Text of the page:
Music, Africa and Me

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It all started pretty early. My uncle lent me a bunch of LPs in my mid-teens which included a couple of Osibisa records. My burgeoning rock/reggae/funk mindset was blown by their sound; they blended West African sounds with rock and soul in a similar manner to Santana’s Latin infused rock. And the band featured London based musicians of Ghanaian, Nigerian and Caribbean origin. Spartacus R’s pentonic basslines practically lived in my head and when I started playing bass, I played them for years. Ayiko Bia The riotous horns and freeflowing percussion tapped into my nascent jazz interest perfectly.

Next it was Fela Kuti via the radio. I recognised the strong James Brown influence in his music and later heard of the historic performances of James Brown and Santana in Accra which had brought this music (of African origin) back to Africa and hugely influenced people like Kuti and Osibisa. I found Fela’s life and style fascinating as a teenager and it was the beginning of many years listening to his music. My only wish was that one day he would learn to play the saxophone in tune. This was to haunt me later when I played in African bands and discovered that saxophonists in those bands sometimes had a unique approach to intonation!

I spent years immersed in music: Led Zep, blues, reggae, Hawkwind, Camel, Gong, Miles, Trane, Living Colour, free jazz, Mingus, Funkadelic, Bartok, Bowie being some of my infatuations and then while studying in Hull came across a small branch of a chain record store (Our Price, I think) and was drawn in for some reason when I found a whole treasure trove of new African LPs on discount sale for peanuts. I have no idea why those records were there – possibly placed by an angel for me to find? They were not even the Westernised records that appeared in the shops later, these were the real deal (mostly): Salif Keita and Super Rail Band, Youssou Ndour‘s Immigres, Mbelia Bel, Sunny Ade and others, as well as a few great compilations – I bought them all.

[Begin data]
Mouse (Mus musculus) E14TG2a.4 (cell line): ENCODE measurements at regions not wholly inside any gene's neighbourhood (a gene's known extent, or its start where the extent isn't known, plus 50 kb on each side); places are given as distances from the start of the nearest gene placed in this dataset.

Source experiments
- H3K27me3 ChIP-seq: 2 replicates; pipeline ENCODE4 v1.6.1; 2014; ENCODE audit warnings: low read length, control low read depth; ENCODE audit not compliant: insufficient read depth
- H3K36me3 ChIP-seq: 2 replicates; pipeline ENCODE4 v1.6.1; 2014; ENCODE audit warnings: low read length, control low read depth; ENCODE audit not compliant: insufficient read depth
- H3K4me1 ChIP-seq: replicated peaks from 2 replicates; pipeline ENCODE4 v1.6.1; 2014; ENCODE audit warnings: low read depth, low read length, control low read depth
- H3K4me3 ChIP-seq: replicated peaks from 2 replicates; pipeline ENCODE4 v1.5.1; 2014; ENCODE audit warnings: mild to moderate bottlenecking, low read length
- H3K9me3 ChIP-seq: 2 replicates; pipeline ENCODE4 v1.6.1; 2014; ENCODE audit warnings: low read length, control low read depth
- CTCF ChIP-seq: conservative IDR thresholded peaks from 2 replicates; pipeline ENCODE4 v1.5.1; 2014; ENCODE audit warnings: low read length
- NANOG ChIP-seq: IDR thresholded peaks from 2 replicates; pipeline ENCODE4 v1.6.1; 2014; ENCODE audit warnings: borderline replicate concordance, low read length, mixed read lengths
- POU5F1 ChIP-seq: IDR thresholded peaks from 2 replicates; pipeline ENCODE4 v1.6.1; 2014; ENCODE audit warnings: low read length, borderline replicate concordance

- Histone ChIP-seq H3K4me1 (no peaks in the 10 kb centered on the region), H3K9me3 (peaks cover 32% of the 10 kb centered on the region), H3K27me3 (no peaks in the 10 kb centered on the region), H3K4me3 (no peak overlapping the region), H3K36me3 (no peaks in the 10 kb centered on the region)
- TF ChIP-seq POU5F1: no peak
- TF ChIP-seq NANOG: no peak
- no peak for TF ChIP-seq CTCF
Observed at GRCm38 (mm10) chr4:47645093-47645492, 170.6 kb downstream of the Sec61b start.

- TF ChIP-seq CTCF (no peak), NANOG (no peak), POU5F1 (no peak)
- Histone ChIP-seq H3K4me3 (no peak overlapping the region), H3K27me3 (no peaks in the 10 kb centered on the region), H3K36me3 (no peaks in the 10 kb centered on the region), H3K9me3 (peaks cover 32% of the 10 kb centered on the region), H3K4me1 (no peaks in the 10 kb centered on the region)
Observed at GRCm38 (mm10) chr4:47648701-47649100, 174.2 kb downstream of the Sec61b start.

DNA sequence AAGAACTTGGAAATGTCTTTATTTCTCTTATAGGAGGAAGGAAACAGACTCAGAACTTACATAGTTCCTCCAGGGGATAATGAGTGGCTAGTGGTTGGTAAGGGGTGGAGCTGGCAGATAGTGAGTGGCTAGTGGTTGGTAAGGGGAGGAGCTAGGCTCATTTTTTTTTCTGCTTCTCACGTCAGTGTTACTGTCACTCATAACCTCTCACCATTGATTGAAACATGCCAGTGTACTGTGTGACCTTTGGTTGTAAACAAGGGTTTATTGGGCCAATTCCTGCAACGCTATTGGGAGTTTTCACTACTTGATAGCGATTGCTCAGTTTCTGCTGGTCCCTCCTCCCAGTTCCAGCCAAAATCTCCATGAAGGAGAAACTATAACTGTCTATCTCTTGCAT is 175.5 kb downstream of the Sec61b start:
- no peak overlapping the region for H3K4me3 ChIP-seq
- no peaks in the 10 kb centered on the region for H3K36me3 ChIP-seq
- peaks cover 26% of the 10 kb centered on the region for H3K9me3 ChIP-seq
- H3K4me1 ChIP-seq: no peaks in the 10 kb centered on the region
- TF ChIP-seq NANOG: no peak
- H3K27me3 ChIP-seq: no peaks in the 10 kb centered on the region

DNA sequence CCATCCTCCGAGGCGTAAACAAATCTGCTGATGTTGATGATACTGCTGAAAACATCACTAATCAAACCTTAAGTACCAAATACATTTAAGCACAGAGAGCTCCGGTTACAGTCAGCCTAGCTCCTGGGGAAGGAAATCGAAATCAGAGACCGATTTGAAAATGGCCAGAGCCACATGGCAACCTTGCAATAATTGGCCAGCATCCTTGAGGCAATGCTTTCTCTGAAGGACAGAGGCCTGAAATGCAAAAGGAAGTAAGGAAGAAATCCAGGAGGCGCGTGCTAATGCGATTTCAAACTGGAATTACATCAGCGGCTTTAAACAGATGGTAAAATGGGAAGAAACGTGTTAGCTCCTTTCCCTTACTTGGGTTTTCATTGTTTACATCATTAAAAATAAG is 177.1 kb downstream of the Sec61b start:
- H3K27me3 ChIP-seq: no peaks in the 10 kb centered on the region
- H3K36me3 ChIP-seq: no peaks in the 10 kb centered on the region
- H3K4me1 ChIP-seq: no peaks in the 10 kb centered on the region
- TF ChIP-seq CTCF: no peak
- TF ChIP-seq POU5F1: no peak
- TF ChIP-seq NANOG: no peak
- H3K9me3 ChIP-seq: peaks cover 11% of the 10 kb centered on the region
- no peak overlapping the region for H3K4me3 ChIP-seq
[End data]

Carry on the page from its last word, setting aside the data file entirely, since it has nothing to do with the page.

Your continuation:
Then came years of discovery. I think I went to pretty much every African gig that came to Hull, and there were a few in those days and I explored music in the secondhand stores and joined bands which soaked up the sounds of soukous, highlife, mbalax and township jazz. There were so many areas to explore. I loved the South African jazz exiles like Dudu Pukwana, Chris McGregor, Johnny Dyani, Mongezi Feza, and Louis Moholo. I discovered the sounds of Thomas Mapfumo and delved deep into juju, highlife and fuji music while enjoying the African reggae of stars like Alpha Blondy.

I saw griots like Toumani Diabati and had a special affection for Youssou Ndour’s band. What I didn’t realise back then was the influence that Afro-Cuban music had had on all these guys. Later playing rumba with Fante lyrics in a Ghanaian band I was made fully aware of the links. Later on I explored Egyptian music and Algerian Rai – a major fascination of mine. I saw a lot of soukous bands too. Moving to London I suddenly had the world on my doorstep too – some great nights at the Africa Centre and elsewhere.

London also allowed me to study African music. I studied West African (specifically Ghanaian) music while at Goldsmiths doing Community Music and I spent a year or two studying percussion with Adesose Wallace as well as teaching percussion to kids. I loved how Ade taught us by singing each of the percussion parts, never starting any of the rhythms on ‘the one’ – each instrument began its pattern on a different beat but ours ears taught us how they interlocked. Eventually we learned to improvise in this context without losing our place, I’d recommend it to any musician.

OK, the next chapter was playing with London based Ghanaian musician Paapa Mensah in his bands for a few years, touring around the UK and recording an album ‘Around the World in 48 Minutes’. I’m very grateful to the guys in that band, especially Paapa, and I learned so much with them, At times, I wish I was as accomplished a bassist when I played in that band as I am now but that’s silly because it was a learning experience that led to the musician that I am today.

One of the coolest things (apart from the general camaraderie) was the way we could play music from all over Africa and blend it with the band’s Ghanaian sound…we also had great musicians in that band from all over the world: Ghana, England, Barbados, Nigeria, Ivory Coast, Zambia, Bangladesh, Israel etc. Even the first gig I did with them had dancers, a percussion section, backing singers, horns ….oh yeah!

Mehu Ninyina – Paapa J Mensah

Since then I haven’t played explicitly African music but it’s always there as an influence. I did spend some time attempting to form a Rai/Salsa fusion band but it never came off. I still spend my time listening to Baaba Maal and the like and I discovered Cameroonian superstars like Richard Bona, as well as Ethiopian music and Tinariwen and absorbed myself in the music of the African diaspora: jazz, funk, soul, reggae, Afro-Cuban, Brazilian styles and so on…it’s all African innit!

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